With the tried and (sometimes) true formula of body-swap comedies, you’re guaranteed to see at least a handful of the same things time and time again: two people upset with their current life, a mystical transformation (often preceded by lightning, a power outage, or at least a strong wind), two gaping pieholes at the moment of realization, and a slow, steady transformation into two of the world’s most outstanding people.
Sometimes it works (both Freaky Fridays), sometimes it doesn’t (The Hot Chick), and sometimes it works despite itself; there’s only one reason why The Change-Up is able to rise above the decades-old body-swap clutter and distinguish itself, and his name is Jason Bateman.
With a script straight out of the Farrelly Brothers recycling bin, it falls on Bateman as family man Dave Lockwood and (to a lesser extent) Ryan Reynolds as hedonist Mitch Planko to save the day; they do, and, by sheer will alone, are able to create one of the funniest movies of the summer– either because of or in spite of an almost astronomical level of raunch. (Let’s just say that the opening shot of baby poop rocketing into Dave’s mouth is among the more mild moments.)
One night, after a hefty amount of alcohol consumption, the two men wish (while urinating into a fountain) that they had each other’s lives– Dave feels like he missed out on his wild-and-crazy years since he married right out of college and is completely hung up on his legal career, and Mitch is apparently longing for a more grounded life than just scrounging his mold-ridden fridge for leftovers and answering 3 a.m. booty calls from wild-and-crazy women.
Faster than they can say Switch, they wake up in each other’s body.
After making it past the initial shock (and a setting a new standard for usage of the “F” word along the way) the two men realize that they had no idea what the other’s life really entails. Mitch discovers that Dave’s life is a non-stop barrage of responsibility– including a wilting marriage to wife Jamie (Leslie Mann), an imminent multi-million dollar merger at the office, and multiple ungodly-hour feedings of infant twins. As for Mitch… well, not even Dave could have guessed exactly how depraved the life of his best-friend-since-third-grade could be.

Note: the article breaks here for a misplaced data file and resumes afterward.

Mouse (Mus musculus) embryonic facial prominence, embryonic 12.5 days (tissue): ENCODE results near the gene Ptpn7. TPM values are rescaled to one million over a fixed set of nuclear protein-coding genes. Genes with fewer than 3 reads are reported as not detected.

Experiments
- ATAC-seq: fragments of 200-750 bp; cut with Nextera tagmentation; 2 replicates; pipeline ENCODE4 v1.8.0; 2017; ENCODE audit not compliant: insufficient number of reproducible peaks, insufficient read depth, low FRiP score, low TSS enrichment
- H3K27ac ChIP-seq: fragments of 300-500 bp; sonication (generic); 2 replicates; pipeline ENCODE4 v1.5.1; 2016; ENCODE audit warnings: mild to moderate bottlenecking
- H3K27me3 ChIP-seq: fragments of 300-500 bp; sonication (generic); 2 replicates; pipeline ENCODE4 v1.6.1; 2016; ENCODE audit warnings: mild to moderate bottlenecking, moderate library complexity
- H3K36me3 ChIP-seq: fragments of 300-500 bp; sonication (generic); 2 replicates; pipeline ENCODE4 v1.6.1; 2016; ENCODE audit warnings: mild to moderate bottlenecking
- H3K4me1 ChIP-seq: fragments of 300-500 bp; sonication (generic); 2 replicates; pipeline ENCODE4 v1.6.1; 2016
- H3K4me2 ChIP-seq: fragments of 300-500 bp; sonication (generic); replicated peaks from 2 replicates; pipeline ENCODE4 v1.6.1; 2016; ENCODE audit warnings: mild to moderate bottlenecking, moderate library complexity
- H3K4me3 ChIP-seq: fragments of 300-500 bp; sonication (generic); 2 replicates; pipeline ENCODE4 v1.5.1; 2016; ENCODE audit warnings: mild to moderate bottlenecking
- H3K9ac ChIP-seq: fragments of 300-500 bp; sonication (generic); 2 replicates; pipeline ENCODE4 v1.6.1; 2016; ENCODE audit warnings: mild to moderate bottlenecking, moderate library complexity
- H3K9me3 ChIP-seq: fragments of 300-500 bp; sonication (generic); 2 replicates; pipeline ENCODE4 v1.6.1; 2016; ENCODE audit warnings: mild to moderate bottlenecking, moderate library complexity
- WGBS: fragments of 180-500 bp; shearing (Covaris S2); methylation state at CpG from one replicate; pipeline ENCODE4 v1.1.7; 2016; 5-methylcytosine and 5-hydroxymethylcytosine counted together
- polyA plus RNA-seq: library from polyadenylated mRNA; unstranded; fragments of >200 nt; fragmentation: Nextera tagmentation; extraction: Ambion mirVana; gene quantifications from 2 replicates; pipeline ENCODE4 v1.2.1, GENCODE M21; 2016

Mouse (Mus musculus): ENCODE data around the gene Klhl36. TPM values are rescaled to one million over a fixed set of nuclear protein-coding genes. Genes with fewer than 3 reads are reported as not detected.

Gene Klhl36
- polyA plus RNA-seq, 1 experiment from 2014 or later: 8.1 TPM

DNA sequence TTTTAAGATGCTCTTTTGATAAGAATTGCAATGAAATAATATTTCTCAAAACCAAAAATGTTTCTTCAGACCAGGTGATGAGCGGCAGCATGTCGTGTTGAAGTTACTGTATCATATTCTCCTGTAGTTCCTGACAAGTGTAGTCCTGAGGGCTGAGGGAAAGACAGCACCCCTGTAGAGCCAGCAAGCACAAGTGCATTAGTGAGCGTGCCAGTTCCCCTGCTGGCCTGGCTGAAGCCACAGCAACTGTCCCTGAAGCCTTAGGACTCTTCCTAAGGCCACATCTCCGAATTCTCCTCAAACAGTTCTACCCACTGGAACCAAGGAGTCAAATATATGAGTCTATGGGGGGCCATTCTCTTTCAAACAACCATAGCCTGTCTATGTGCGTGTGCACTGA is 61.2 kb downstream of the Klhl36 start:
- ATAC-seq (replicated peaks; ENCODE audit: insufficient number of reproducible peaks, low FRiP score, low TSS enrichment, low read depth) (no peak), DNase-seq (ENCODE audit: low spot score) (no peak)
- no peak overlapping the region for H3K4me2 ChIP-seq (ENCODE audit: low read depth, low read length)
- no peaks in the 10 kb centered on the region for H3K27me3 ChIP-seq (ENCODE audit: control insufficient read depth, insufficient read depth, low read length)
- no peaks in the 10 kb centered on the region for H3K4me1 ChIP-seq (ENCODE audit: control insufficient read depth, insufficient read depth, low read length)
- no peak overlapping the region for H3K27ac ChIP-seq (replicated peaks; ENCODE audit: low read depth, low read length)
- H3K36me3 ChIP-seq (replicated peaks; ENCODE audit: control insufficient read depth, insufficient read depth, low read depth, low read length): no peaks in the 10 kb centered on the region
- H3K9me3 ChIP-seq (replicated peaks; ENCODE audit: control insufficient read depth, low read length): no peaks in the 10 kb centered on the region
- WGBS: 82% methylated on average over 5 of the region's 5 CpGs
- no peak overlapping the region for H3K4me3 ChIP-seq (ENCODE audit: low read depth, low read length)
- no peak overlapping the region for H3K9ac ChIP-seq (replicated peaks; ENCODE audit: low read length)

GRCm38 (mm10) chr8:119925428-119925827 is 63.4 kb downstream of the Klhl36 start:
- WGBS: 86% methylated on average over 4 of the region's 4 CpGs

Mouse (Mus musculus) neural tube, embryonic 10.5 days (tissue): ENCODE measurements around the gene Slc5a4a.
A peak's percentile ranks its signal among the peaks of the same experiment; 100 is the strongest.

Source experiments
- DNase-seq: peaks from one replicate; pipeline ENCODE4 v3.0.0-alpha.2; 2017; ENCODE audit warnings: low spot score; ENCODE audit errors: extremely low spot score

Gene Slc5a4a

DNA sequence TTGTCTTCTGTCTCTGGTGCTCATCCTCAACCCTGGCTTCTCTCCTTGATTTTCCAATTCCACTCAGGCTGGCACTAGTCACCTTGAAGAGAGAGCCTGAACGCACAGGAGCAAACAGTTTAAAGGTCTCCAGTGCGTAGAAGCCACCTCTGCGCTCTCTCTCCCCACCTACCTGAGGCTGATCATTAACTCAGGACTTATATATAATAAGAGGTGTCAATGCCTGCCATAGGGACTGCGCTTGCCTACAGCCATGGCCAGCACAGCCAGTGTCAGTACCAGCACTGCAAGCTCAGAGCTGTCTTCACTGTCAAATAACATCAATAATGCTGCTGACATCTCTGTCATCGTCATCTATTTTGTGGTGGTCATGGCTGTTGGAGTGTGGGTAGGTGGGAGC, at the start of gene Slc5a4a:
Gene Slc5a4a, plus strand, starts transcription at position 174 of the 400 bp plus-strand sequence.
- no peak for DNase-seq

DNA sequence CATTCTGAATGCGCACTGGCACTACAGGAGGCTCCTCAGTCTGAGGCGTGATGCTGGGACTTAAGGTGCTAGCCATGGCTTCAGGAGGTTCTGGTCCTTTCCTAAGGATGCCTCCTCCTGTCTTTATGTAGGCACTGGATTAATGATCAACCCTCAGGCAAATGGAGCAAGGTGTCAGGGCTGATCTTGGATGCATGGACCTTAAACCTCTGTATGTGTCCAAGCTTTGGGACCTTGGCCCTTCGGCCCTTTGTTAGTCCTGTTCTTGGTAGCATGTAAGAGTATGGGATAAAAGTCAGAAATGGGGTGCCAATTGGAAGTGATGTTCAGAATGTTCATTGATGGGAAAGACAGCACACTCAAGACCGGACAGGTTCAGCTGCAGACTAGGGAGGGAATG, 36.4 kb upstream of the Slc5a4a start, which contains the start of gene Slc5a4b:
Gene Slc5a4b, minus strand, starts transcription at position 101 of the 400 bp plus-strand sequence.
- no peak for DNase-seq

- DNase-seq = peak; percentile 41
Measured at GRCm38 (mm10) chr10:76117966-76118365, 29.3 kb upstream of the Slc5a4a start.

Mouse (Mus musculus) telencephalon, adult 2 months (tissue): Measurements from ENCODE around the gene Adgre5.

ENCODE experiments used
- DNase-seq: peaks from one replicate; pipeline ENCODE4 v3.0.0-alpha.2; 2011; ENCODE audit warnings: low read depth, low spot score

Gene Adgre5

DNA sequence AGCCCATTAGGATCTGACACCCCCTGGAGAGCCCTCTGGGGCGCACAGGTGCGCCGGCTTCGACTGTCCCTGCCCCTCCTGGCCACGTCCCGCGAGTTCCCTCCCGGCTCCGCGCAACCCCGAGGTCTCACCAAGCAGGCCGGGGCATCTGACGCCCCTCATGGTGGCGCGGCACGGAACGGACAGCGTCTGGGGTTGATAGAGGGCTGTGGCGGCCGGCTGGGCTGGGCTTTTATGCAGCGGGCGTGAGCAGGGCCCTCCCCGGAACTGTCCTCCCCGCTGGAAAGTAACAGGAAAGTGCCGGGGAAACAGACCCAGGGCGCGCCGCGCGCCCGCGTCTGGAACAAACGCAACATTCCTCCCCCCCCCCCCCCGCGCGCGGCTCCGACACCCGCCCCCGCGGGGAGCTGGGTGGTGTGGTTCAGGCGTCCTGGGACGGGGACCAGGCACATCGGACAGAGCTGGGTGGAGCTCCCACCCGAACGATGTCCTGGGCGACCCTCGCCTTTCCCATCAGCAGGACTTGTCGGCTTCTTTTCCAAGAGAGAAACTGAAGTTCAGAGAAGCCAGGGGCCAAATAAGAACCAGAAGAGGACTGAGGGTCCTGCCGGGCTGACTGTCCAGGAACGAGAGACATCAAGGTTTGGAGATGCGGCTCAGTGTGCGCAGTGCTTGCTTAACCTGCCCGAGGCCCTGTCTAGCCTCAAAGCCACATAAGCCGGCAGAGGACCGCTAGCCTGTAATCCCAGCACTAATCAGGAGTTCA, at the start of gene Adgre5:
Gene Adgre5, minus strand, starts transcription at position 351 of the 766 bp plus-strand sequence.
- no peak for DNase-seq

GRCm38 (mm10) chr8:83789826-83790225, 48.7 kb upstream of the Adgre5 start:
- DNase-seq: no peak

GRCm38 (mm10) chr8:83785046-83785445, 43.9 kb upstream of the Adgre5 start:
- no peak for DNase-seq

The first three-quarters of The Change-Up are non-stop hilarity as the two men make these discoveries and try their hardest to not permanently torpedo each’s respective life. And then things switch gracefully into life-lesson mode, as the two slowly come to realize they just need to work harder at making their own life better.
Plot-wise, there’s nothing here that hasn’t been seen before; since the original Hangover, screenwriters Jon Lucas and Scott Moore seem to have become content with just re-tooling old ideas instead of bringing anything new and different to the party. Thankfully there’s plenty of talent on the other side of the camera to prevent The Change-Up from falling flat on its two faces.
Bateman tackles the role of Mitch-as-Dave with a precision and timing that hasn’t been seen since his Arrested Development days; it’s almost as though he’s been waiting to bust loose after all those years of playing it straight. And Reynolds’ antic performance almost (almost) makes up for last month’s disastrous Green Lantern.
No, The Change-Up is not for the faint of heart. If you can’t appreciate or find humor in an expletive or two (or 600) or a heavy rotation of bathroom humor (and I mean real bathroom humor), then you may just find yourself wishing you could wash the taste of poop out of your mouth. For everyone else, you might just pee your pants from laughing so hard.